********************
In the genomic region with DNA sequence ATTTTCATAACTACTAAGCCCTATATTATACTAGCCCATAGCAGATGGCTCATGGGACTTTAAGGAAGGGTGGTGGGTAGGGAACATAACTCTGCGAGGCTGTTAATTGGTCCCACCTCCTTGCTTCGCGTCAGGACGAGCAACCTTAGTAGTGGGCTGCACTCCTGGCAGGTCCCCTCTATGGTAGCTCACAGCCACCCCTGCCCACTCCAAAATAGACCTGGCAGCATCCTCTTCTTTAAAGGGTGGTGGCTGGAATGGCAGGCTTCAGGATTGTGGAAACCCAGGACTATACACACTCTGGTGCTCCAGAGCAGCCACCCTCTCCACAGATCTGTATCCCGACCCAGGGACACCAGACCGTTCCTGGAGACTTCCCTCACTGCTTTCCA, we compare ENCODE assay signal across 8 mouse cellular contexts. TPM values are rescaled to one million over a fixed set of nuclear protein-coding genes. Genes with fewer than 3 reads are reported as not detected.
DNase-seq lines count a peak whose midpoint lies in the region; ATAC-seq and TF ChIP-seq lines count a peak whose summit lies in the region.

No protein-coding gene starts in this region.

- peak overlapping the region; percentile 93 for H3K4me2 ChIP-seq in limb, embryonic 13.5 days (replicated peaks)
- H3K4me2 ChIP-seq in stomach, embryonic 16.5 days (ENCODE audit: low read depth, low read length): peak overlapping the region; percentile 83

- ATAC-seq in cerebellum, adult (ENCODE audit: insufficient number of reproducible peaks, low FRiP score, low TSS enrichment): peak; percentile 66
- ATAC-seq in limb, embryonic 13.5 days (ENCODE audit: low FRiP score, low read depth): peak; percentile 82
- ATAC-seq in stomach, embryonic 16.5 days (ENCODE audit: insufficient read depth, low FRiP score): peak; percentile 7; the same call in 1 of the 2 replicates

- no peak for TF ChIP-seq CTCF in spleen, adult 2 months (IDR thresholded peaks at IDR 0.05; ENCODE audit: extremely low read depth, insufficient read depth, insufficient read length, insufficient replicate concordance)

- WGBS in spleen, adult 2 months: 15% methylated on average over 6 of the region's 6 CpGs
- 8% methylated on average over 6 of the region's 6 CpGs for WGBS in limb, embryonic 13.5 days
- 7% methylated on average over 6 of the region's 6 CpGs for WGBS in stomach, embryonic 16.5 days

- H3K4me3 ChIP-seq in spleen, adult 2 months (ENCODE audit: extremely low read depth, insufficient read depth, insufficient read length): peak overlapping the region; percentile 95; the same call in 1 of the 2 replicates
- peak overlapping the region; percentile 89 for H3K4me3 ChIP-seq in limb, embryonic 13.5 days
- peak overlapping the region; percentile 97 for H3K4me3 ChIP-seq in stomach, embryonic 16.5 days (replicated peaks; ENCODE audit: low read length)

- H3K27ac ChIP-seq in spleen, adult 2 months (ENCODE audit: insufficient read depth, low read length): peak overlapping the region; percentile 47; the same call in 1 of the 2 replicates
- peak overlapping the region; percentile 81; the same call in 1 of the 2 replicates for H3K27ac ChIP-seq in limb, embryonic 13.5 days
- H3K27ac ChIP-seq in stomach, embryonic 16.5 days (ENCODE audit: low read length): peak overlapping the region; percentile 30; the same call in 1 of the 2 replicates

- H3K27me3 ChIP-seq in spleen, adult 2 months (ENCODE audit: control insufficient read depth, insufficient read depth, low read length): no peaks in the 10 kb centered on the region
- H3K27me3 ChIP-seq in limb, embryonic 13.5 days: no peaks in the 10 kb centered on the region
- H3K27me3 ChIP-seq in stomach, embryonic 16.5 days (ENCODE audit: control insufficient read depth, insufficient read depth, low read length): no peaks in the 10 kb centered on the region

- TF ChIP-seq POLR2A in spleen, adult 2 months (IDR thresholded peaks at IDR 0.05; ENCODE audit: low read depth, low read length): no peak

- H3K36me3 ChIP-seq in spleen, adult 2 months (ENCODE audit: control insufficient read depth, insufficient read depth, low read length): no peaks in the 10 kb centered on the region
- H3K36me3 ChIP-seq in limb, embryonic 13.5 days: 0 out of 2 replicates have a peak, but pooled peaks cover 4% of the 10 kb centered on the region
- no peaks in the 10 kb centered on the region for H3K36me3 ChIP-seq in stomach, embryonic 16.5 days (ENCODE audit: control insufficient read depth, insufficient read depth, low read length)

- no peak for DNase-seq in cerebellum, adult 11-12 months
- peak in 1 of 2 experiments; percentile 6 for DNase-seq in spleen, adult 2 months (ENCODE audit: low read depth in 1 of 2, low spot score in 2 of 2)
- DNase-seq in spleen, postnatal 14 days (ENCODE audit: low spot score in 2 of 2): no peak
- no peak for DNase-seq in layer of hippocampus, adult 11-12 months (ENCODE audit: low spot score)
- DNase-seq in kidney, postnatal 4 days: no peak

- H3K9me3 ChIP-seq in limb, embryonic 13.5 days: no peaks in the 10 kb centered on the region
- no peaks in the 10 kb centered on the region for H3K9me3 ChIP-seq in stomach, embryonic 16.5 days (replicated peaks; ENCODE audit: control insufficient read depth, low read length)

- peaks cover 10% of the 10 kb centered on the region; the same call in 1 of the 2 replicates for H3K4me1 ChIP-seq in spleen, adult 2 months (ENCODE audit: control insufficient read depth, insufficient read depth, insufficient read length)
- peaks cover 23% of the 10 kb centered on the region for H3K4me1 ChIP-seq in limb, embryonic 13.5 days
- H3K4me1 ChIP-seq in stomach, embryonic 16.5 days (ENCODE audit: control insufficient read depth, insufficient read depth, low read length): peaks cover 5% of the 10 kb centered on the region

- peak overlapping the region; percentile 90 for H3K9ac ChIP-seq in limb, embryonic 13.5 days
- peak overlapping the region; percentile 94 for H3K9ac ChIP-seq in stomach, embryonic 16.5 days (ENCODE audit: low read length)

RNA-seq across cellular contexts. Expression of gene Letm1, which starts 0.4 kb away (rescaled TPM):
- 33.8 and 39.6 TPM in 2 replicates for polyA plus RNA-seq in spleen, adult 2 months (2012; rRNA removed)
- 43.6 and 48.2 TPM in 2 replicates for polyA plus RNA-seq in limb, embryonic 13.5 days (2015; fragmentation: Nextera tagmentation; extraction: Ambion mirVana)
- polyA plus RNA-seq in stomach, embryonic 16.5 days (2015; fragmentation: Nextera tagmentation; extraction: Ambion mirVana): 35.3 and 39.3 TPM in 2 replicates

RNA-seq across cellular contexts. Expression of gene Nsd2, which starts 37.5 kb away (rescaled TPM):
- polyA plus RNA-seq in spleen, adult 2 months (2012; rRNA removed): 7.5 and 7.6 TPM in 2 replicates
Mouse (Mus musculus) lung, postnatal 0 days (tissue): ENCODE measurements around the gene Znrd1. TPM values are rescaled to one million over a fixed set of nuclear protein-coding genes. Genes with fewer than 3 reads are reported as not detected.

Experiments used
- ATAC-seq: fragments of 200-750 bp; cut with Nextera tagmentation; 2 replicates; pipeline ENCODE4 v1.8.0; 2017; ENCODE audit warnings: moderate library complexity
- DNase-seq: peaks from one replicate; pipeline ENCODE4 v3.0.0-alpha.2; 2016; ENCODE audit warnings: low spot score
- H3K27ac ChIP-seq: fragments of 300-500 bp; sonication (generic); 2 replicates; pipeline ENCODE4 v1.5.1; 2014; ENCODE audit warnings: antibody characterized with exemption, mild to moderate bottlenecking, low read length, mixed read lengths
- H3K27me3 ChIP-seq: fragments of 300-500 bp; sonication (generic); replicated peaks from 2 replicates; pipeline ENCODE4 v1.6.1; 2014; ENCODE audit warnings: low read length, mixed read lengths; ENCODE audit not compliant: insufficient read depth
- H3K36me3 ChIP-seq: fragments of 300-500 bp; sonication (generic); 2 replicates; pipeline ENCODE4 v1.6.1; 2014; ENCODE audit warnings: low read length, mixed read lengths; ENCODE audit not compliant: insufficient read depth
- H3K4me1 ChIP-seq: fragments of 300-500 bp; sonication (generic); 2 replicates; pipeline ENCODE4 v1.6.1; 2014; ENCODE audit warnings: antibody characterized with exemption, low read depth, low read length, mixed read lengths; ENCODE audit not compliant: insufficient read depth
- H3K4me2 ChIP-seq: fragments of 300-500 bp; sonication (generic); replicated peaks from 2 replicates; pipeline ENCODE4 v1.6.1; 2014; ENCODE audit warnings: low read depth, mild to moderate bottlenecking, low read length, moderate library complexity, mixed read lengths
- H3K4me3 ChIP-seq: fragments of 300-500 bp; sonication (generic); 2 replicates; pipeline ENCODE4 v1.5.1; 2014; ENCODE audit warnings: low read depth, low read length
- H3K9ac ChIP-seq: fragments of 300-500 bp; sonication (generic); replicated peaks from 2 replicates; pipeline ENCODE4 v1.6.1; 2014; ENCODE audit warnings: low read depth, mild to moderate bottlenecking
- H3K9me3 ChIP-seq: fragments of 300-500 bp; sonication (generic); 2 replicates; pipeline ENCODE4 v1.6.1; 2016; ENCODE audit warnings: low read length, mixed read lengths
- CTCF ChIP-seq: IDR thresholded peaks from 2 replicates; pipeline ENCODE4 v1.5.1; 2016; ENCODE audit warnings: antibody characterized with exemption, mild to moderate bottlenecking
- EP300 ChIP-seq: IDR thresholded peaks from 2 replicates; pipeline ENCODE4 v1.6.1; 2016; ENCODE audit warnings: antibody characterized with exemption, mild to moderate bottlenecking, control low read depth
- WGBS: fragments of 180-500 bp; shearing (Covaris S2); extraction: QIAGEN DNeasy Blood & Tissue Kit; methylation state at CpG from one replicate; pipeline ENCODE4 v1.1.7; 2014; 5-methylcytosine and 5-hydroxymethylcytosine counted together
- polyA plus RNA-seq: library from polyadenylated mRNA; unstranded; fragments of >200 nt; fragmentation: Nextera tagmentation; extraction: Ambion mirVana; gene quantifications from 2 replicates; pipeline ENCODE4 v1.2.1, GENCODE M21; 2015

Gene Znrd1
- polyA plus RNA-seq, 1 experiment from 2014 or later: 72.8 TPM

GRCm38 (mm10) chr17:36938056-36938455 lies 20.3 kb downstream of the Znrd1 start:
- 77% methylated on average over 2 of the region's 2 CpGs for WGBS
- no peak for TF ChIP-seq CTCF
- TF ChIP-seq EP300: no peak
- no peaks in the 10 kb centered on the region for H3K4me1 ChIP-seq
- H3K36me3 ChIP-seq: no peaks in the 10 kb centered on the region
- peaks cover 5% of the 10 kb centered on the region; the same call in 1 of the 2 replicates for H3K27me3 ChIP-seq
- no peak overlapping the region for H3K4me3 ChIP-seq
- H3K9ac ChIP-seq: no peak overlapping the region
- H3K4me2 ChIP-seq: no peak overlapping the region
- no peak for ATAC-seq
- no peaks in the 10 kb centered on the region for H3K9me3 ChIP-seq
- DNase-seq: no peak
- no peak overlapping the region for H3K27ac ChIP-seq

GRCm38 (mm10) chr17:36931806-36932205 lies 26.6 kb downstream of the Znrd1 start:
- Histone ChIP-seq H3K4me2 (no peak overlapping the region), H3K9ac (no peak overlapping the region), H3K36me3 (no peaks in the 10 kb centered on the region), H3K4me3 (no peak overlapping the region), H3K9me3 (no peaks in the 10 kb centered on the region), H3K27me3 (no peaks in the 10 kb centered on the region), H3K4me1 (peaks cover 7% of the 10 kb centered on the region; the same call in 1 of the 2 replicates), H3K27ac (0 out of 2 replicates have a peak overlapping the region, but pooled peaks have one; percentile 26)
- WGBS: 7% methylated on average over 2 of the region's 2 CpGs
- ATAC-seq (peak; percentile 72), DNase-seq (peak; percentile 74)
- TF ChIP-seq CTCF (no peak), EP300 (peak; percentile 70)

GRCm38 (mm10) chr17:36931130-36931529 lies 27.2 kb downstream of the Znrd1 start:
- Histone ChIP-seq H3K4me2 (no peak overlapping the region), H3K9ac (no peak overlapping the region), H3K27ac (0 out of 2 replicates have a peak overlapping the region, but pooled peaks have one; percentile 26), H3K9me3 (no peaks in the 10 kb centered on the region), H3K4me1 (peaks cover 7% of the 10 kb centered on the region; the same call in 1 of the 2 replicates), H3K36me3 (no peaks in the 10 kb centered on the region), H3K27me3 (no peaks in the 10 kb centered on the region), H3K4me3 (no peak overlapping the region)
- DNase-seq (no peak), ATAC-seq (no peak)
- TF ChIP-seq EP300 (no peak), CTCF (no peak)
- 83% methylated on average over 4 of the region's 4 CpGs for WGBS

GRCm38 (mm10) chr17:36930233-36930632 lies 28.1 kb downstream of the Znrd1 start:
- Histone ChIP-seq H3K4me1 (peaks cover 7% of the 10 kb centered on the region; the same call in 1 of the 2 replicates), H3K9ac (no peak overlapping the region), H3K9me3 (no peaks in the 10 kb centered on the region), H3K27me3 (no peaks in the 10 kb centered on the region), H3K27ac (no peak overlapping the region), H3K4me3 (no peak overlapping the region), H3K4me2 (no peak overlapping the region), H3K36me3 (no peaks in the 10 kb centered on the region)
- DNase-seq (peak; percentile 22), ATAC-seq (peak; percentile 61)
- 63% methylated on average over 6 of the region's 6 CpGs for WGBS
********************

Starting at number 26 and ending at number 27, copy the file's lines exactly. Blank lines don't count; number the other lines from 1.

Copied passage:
- no peak for DNase-seq in cerebellum, adult 11-12 months
- peak in 1 of 2 experiments; percentile 6 for DNase-seq in spleen, adult 2 months (ENCODE audit: low read depth in 1 of 2, low spot score in 2 of 2)